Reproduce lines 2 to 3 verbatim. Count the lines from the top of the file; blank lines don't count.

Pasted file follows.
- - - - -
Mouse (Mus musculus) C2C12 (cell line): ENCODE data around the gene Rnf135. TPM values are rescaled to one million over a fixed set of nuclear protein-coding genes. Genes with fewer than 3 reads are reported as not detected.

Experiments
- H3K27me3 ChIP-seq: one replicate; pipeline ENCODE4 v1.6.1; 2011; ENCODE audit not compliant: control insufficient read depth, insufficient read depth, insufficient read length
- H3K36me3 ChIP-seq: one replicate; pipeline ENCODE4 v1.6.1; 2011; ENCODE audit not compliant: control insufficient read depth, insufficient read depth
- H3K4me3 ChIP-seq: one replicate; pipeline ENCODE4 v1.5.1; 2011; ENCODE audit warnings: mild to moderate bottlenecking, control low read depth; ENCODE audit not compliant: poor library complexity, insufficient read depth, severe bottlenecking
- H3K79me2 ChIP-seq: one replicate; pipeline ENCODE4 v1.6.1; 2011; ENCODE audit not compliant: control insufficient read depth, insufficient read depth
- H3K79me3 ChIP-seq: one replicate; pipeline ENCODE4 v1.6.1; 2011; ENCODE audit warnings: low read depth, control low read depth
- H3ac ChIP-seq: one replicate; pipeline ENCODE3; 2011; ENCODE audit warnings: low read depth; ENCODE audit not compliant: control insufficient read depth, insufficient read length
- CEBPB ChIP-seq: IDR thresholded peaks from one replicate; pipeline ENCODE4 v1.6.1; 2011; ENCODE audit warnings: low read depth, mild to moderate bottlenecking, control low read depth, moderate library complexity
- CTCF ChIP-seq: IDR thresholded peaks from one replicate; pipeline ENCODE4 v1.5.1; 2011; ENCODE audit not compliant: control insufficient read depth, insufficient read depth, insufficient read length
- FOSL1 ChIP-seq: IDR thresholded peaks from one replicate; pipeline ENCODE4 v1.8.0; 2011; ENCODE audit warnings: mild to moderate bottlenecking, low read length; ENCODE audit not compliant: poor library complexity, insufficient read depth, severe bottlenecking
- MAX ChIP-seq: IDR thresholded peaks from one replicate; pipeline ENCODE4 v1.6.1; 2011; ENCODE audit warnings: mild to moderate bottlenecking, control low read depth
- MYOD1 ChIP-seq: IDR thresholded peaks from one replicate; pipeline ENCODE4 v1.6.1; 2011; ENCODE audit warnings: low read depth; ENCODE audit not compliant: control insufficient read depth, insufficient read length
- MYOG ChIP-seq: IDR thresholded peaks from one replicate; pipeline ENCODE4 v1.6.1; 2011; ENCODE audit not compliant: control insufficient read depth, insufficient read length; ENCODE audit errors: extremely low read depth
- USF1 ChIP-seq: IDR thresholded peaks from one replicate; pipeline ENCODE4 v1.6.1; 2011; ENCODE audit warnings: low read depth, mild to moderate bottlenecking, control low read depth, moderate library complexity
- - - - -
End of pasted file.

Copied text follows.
Experiments
- H3K27me3 ChIP-seq: one replicate; pipeline ENCODE4 v1.6.1; 2011; ENCODE audit not compliant: control insufficient read depth, insufficient read depth, insufficient read length